Global Fusion Conference 2017: Ohio University, Athens, Ohio
Students & Professors Showcase Their Field-Work
The Global Fusion Conference in Athens, Ohio, is a series to promote academic excellence in global media and international communication studies. The conference included a plethora of universities, involving, the University of Texas at Austin, Texas A&M University, Ohio University, the University of Virginia, and excitingly SIUE. Global Fusion 2017, was hosted by the School of Media Arts & Studies, Scripps College of Communication, at Ohio University. Our esteemed department was granted the opportunity to allow students and professors attend and present their work at the conference. Professor Mark Popsel, Jason Yu, Musonda Kapatamoyo, and student Miles Davis, all were presenting their various research on global media and international communication.
When students and faculty partake in conferences, such as this one, it provides an opportunity to assist individuals to improve their ideas within a community of learners. The department is appreciative of those professors who presented from our department, and especially our second year Master’s candidate, Miles Davis, as he embodied and showcased the values within the Mass Communication department here at SIUE. Miles P. Davis, a Master’s candidate within our Media Studies program, presented a paper titled, “A Textual Analysis of Turkey’s Referendum Campaign”. Miles, has completed a double B.A. in History and Philosophy here at SIUE and continued his studies here as well, to secure his Master’s degree showcasing his research along the way.
The paper is, unsurprisingly, what the title simply suggests. Turkey held a referendum campaign to vote on whether to switch from its traditional power structure of being a parliamentary led government, to a presidential system. In Turkey’s previous system, the role of president was largely an honorary and a symbolic title. With the passing of the referendum, power was switched to the office of the president, thus extending the rule of Recep Tayyip Erdogan into its 14th year. Inside the paper and presentation he argued, “Yes! the campaign used techniques consistent with that of classical propaganda”. Such tactics include: name calling, bandwagon, glittering generalities, flag waiving, “plain folks,” testimonial, and stacking the cards.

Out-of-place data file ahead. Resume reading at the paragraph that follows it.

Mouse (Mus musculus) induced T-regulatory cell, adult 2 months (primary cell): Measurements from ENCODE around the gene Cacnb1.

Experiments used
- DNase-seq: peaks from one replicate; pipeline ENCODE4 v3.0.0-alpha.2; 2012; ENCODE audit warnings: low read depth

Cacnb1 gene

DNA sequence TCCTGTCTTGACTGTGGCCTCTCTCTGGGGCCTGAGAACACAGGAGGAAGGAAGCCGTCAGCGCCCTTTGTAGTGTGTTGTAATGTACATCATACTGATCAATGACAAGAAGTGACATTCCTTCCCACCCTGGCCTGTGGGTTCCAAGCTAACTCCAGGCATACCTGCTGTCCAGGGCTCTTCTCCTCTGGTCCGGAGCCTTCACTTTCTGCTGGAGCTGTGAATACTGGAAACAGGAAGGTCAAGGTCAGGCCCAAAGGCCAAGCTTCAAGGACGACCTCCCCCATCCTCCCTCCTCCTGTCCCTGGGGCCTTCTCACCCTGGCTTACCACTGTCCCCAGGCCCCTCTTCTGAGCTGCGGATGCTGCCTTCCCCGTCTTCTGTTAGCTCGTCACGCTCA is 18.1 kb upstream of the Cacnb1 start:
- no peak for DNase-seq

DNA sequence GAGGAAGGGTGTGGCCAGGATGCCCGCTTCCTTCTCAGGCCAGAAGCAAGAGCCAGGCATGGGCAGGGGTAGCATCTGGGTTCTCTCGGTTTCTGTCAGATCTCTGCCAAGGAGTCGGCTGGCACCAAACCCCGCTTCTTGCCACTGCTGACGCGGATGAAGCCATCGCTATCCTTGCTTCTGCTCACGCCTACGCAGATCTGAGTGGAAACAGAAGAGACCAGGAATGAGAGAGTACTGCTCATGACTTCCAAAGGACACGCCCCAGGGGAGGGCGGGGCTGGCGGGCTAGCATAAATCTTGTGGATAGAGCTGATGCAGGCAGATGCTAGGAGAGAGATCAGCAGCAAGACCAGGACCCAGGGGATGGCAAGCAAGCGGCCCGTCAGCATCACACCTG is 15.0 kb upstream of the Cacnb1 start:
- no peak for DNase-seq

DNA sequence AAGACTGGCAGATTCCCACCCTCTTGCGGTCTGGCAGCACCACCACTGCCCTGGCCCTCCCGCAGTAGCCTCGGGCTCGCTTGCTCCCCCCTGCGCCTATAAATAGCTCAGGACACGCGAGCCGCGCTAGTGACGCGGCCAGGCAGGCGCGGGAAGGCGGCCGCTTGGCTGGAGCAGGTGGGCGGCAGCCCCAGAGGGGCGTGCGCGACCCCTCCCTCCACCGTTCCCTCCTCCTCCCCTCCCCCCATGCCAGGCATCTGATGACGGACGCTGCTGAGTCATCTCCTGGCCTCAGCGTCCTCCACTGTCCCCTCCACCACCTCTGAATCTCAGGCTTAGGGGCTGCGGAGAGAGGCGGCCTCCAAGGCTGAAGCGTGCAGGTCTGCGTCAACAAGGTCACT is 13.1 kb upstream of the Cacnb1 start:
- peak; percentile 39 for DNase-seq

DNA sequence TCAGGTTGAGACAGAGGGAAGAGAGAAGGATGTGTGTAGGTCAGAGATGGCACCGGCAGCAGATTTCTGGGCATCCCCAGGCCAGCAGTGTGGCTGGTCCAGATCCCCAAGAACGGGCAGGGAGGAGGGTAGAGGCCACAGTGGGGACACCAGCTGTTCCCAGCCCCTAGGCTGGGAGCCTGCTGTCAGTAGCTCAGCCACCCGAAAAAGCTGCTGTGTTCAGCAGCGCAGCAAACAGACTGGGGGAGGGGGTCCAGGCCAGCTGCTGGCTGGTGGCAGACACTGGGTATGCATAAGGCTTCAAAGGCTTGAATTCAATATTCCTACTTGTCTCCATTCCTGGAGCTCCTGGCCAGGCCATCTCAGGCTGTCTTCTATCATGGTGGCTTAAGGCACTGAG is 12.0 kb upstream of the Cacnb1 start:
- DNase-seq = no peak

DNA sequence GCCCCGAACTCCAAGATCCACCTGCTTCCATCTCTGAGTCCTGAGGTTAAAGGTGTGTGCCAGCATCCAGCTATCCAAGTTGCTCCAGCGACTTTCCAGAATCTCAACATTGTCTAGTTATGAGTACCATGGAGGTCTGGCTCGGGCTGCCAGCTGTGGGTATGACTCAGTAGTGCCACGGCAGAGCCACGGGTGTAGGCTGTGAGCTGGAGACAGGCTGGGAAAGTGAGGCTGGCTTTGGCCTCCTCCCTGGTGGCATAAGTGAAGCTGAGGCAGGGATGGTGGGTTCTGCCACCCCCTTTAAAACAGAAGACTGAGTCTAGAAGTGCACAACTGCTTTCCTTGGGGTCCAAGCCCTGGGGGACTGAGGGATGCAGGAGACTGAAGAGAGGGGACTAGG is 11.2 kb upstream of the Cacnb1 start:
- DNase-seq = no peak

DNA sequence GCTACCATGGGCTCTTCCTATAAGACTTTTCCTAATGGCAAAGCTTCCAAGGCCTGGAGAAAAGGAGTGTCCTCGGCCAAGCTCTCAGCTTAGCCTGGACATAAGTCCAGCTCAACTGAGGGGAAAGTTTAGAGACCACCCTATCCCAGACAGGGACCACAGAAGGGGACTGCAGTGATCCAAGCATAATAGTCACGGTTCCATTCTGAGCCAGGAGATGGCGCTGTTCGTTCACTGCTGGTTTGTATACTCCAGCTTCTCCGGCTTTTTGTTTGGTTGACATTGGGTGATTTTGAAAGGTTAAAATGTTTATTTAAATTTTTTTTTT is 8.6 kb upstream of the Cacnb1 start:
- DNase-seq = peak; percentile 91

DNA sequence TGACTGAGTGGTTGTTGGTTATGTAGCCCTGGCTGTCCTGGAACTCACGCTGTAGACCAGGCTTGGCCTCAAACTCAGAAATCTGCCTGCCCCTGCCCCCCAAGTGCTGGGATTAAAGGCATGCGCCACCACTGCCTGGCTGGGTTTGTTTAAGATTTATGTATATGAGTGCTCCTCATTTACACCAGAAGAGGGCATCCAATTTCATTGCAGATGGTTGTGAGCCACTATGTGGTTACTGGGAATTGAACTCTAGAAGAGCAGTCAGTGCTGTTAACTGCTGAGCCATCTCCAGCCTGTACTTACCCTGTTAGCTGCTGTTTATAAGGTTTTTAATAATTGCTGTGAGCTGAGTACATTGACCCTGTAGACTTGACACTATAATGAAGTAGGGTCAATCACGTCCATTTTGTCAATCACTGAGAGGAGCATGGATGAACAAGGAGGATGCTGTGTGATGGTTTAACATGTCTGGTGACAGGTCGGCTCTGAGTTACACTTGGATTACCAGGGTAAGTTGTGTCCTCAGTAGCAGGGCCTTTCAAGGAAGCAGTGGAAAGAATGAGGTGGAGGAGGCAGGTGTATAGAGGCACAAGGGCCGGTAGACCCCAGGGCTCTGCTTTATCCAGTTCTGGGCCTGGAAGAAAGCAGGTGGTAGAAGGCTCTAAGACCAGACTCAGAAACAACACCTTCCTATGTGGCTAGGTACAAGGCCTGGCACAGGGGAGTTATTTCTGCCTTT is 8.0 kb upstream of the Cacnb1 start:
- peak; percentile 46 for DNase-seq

Images such as the one taken during the campaign (found below), were used throughout. To conduct the research, Mr. Davis translated the original material from Turkish to English and explained the cultural and historical significance of each image and sentence. Yes! he speaks the Turkish language as he traveled there as an undergraduate
student to study theTurkish language and history, but also stayed there a few years after landing a copy editor’s position at Hurriyet daily news (Daily Newspaper). The example shown in the image reads “For every ‘Yes’ one fatiha goes to Sheikh Sait and his Comrades (literally friends).” This is particularly of significance in context to the campaign presented as it was an emotional appeal directed explicitly at the Kurdish portion of the population. Sheikh Sait attempted to overthrow the newly formed secular republic in favor of an Islamic state. The banner was placed in Diyarbakir, the unofficial capital of Kurdistan. By doing so, the banner implies forgiveness, as fatiha is the first verse in Qur’an and is said at funerals and holds a tone of forgiveness. Thus, the banner itself is implying forgiveness for the transgressors against the state, both in regard to Sheikh Sait and the contemporary rebels against the state, the Kurdistan Workers’ Party (PKK), which has been at war with the Turkish government since 1984. This is one example from his arguments discussing a propaganda tool used, though many others were explored.The move was considered highly controversial by some even within the ruling Justice and Development Party (AKP), but overall, they passed the referendum and Erdogan is still the leader of Turkey today.
The field-work done by Mr. Davis’s and the professors in attendance, truly reveal the commitment and significance of not only our students and faculty, but SIUE as a whole. The university itself, strives to focus on communicating, expanding and integrating knowledge, for everyone, workers, students, and faculty members. As the year has just begun, we encourage and hope that the growth and progression continues to be showcased throughout every department. On behalf of the Mass Communication department and SIUE community, we are thankful and appreciative of these individuals as they are the reminder that we are making continued advancement toward our vision:
“Achieving greater national and global recognition and academic prominence through innovative and interdisciplinary programs that empower individuals to achieve their full potential”.
By: Quartell West-Crenshaw